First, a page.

Jordan Farmar was a member of two championship teams in four seasons during his first tour of duty with the Lakers, albeit in a reserve role. He clashed with Phil Jackson at times, and felt constrained by what he was expected to do within the Triangle offense.
Farmar always felt like he was capable of contributing so much more, and he should get that opportunity under Mike D’Antoni this time around.
In fact, the chance to play for the Lakers’ current head coach was one of the reasons Farmar chose to make his NBA return at this time.
From Helene Elliot of the Los Angeles Times:
Playing for D’Antoni, Farmar said, was a motivating factor to give up the money he would have gotten in Turkey.
“I had to just go on and give myself an opportunity, because I think I have a great opportunity for me to contribute a lot and just be kind of what they’re looking for,” he said.
“At the time when I left, I was a free agent. We had won back-to-back championships and I was 23 years old, so I really wanted a chance to grow and live outside of L.A. and do a few different things in my career. But this time around I felt this is an amazing fit, first and foremost, coming back home and playing for Coach D’Antoni right now and bringing whatever I can bring to the table and help the team. It’s just being more prepared to handle what’s going to be asked of me.”
Farmar made a financial sacrifice to return to the Lakers, and coming back to the iconic franchise to play in his hometown again was obviously appealing for a variety of reasons.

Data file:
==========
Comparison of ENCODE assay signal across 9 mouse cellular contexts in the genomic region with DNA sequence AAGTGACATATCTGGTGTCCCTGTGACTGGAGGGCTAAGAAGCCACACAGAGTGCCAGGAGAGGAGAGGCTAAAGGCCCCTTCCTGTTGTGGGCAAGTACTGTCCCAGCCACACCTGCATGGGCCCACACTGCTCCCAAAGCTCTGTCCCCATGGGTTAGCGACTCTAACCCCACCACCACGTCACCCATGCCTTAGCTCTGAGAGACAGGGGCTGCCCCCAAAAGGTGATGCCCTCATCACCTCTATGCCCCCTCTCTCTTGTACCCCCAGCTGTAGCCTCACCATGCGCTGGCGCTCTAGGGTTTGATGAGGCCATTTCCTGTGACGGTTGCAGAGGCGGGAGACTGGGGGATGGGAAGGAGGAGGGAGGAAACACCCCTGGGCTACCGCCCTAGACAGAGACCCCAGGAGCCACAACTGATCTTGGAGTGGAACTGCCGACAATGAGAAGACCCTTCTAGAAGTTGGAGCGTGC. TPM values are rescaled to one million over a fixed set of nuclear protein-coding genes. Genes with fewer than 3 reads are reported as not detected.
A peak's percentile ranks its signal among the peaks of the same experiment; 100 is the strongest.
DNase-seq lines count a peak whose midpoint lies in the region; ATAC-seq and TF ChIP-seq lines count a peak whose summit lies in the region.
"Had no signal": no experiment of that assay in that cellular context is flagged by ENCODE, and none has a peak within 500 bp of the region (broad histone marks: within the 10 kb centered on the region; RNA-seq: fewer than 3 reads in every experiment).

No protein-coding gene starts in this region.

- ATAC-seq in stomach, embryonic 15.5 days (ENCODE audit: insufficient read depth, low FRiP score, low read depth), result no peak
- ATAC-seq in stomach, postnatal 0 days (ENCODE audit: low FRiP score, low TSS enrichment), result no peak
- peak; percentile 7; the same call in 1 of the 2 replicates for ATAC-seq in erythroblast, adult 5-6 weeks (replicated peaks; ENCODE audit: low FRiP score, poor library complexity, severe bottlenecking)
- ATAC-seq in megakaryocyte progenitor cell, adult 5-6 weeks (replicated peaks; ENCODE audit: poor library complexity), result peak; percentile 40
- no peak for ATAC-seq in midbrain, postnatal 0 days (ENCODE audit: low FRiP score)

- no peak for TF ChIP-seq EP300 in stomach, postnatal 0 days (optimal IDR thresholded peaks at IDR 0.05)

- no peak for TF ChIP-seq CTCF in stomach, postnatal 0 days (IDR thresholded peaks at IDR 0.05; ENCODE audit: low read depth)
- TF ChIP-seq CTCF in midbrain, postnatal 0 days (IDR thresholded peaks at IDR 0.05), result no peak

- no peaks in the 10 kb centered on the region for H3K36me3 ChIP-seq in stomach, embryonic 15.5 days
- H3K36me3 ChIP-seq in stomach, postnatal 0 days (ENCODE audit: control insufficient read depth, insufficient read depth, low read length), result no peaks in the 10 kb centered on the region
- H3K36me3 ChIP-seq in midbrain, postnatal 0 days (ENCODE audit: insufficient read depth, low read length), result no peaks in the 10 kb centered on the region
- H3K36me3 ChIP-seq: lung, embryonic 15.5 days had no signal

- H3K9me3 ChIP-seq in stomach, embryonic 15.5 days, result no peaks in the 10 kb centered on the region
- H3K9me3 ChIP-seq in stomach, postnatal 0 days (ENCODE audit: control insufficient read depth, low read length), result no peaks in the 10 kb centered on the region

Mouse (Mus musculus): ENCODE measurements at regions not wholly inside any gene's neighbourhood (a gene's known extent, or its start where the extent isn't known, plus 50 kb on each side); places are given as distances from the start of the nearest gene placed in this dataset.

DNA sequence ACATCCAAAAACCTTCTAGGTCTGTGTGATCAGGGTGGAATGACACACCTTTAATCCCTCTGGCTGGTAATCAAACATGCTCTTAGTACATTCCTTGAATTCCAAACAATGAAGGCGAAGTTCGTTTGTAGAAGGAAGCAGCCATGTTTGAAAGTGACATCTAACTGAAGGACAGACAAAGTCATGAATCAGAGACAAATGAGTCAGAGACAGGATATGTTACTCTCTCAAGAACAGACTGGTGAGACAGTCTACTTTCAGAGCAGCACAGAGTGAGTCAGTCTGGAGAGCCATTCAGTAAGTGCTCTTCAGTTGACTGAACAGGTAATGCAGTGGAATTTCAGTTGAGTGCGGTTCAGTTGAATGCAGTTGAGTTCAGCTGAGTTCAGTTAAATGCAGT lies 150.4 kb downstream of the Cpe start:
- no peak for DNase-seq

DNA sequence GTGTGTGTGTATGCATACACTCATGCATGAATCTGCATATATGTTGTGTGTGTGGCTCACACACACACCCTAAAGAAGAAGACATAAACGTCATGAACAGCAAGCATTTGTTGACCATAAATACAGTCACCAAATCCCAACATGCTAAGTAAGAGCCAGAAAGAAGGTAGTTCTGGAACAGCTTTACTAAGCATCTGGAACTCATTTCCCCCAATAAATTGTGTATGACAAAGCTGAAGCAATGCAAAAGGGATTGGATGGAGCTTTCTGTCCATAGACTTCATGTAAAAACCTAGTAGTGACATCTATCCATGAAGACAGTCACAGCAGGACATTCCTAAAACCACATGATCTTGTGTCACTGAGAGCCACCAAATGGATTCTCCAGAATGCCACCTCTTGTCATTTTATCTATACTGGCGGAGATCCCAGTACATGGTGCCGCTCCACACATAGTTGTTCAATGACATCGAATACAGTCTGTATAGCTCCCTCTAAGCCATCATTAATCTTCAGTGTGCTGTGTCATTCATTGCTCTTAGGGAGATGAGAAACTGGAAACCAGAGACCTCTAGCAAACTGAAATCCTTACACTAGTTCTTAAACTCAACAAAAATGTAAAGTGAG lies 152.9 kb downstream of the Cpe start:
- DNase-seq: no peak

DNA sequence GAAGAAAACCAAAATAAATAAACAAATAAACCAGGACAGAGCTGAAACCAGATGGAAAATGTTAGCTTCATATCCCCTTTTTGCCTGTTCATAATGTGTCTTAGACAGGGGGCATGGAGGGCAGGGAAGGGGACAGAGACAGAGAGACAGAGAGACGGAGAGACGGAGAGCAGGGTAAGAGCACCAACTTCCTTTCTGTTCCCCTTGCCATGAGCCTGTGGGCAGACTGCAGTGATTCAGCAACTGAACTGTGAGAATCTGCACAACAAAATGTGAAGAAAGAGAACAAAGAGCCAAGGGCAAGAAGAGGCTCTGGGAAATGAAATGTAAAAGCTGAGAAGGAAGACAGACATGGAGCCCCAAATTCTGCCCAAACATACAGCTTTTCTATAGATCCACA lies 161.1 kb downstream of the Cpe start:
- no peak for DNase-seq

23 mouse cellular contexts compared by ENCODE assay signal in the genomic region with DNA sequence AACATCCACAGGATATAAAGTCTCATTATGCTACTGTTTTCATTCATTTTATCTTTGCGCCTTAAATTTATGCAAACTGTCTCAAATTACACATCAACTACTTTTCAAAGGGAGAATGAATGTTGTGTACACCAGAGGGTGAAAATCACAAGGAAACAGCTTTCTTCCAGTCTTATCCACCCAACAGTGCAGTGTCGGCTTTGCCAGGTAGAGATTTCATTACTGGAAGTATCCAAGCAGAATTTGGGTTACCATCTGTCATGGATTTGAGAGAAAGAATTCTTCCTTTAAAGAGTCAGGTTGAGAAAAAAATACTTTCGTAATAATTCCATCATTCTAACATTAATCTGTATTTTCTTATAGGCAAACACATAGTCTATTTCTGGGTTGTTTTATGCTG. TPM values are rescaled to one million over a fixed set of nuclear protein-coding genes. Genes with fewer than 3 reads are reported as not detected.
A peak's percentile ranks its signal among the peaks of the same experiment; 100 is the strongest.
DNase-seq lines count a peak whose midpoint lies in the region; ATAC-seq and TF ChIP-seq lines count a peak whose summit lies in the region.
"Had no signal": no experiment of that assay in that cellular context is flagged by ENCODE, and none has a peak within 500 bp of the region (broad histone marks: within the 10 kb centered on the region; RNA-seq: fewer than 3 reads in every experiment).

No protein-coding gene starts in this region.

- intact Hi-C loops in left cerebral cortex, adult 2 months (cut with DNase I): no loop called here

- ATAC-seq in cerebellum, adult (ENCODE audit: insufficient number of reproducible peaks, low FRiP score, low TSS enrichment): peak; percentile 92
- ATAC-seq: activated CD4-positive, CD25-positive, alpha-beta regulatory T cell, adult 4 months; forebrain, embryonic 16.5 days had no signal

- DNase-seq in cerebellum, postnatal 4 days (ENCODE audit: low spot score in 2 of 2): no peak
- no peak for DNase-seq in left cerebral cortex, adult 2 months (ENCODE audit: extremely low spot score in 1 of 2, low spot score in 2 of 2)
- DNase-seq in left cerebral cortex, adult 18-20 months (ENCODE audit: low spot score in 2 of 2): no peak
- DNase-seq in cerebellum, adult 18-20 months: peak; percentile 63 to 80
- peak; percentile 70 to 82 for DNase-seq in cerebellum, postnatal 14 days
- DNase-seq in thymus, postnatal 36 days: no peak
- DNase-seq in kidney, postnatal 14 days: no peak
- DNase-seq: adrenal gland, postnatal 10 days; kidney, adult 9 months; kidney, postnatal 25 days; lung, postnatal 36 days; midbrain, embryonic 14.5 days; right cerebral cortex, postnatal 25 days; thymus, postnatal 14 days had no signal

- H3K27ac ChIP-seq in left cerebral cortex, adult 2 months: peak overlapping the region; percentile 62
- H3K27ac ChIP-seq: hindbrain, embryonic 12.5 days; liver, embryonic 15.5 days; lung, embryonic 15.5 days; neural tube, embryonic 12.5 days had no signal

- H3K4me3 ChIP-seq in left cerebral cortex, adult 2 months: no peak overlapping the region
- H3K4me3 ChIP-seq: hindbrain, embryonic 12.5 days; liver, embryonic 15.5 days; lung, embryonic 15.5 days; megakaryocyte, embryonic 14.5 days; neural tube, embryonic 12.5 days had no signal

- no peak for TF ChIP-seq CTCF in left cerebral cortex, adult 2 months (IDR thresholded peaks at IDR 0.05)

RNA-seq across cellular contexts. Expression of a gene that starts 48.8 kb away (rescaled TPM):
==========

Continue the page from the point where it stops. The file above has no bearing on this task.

But D’Antoni’s presence on the sidelines, it appears, was no small factor in that decision.
The Cavaliers were ready for their game against the Raptors tonight, and Toronto’s dance team wasn’t going to change that.
The last time I remember something like this happening, Grizzlies guard Tony Allen walked through the Warriors’ kid dancers. This video doesn’t show got the Cavaliers got to that point, but they might have the defense of being there first. Allen definitely didn’t have that.
Gary Neal made a jumper with 10:12 remaining in tonight’s Wizards-Hornets game.
That was Washington’s last basket.
Jared Dudley made a pair of free throws on the Wizards next possession, and Neal added two more free throws with 23 seconds left.
And that was all the Wizards scoring in the quarter.
Washington, which entered the final period up seven, lost 101-87 after its 1-for-20 final-period shooting.
The six fourth-quarter points were the fewest by an NBA team in a quarter since Cavaliers scored six third-quarter points in a Jan. 26, 2014 loss to the Suns. Last time a team scored so few in a fourth quarter: Nov. 13, 2012, when the Raptors had five against the Pacers.
At least Neal’s late free throws spared the Wizards further shame. Nobody has scored four or fewer points in a quarter since the Warriors managed just two in a Feb. 8, 2004 loss to the Raptors.
As it stands, this is one of only 44 times in the shot clock era a team has scored so few points in a quarter.
After a rare period of on-court competence, the 76ers led the Celtics by five with two minutes left tonight.
Then, Philadelphia snatched defeat from the jaws of victory.
The 76ers yielded a 9-0 run to close an 84-80 setback.
They’re now 0-16. Combined with their 0-10 finish to last season, that’s a 26-game losing streak – tied for longest in NBA history. Last year’s 76ers already shared the record.
Philadelphia is also in danger of the worst start to a season. The 2009-10 New Jersey Nets began 0-18, and last year’s 76ers won only one game sooner.
The 76ers will try to avoid the all-time longest streak at the Rockets on Friday. If that goes unsuccessfully, they’ll try to avoid matching the worst season start at the Grizzlies on Sunday. And if both fail, they could set the worst-start record against the Lakers on Tuesday.
76ers-Lakers – it’s shaping up to be a big one.
The Timberwolves didn’t select the meanest tweets about these players, but credit Karl-Anthony Towns, Tyus Jones, Shabazz Muhammad and Zach LaVine for being good sports.